Students Eat More, Waste Less After School Lunch Nutrition Changes

Students Eat More, Waste Less After School Lunch Nutrition Changes

More children are choosing and eating fruit with their lunches and kids are consuming more of their entrees and vegetables since the introduction of healthier school meals during the 2012-13 school year, a new study finds. The analysis, published March 4 in Childhood Obesity, is the first to reliably measure what students ate before and after the implementation of stronger national nutrition standards for school meal programs, and contradicts anecdotal reports about students rejecting healthier foods.

Researchers with the Rudd Center for Food Policy & Obesity at the University of Connecticut tracked middle school students for three years, photographing and weighing the foods they selected, ate, and threw away. Main findings include:

  • Fruits: The percentage of students selecting fruit increased to 66 percent in 2014, up from 54 percent in 2012. The amount consumed of each fruit serving remained level at 74 percent. Researchers observed that when schools offered a larger variety of fruit, students were more likely to select a serving for their lunch.
  • Vegetables: Although the proportion of children taking a serving of vegetables dropped between 2012 and 2014, the students who did add vegetables to their lunches—more than 50 percent of the population—ate more of them and wasted less.
  • Entrees: Students ate on average 84 percent of their entrees in 2014, 13 percentage points more than they consumed in 2012, increasing their nutritional intake and reducing overall food waste.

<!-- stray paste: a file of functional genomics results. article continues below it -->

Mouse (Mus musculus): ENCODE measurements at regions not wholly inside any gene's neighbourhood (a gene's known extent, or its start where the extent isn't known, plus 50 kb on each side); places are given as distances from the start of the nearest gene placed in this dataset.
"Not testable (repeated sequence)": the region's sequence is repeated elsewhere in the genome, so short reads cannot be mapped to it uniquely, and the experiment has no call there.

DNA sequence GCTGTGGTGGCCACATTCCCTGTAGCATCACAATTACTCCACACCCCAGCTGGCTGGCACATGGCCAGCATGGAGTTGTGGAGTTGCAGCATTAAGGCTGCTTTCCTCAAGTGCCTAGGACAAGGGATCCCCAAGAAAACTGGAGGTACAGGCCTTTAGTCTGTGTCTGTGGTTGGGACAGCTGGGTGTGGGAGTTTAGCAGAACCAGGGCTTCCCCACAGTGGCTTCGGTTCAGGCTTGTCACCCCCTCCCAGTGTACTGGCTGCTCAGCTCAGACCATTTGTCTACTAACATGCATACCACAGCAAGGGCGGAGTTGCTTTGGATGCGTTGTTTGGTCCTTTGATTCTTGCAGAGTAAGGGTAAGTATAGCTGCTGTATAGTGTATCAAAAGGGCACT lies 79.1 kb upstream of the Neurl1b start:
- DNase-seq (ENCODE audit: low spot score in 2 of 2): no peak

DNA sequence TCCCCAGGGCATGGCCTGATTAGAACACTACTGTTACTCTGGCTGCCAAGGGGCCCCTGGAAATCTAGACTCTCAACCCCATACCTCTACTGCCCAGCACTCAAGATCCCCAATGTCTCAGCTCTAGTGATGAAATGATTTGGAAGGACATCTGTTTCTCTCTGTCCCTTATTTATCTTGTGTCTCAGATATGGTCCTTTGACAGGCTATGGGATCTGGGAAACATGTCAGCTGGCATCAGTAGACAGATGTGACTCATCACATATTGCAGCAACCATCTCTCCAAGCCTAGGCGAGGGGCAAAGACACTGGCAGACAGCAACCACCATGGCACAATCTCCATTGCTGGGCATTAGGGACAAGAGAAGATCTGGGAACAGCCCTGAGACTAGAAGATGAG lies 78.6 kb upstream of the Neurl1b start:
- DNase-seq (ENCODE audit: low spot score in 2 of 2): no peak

At Congress’ direction, the U.S. Department of Agriculture updated nutrition standards for the National School Lunch Program in 2012 to reflect current science on kids’ dietary needs and eating habits. Under the revised rules, each lunch served with at least three food items—including a serving of fruit or vegetables—qualifies the school for a federal reimbursement.

Nationwide more than 90 percent of schools are meeting the updated lunch standards; the Rudd Center’s findings add to growing evidence that children generally enjoy the healthier cafeteria fare. A national survey of school leaders found widespread student acceptance of healthier meals across all grade levels, and polling shows that parents support the current nutrition standards for school meals and snacks by a 3-1 ratio.

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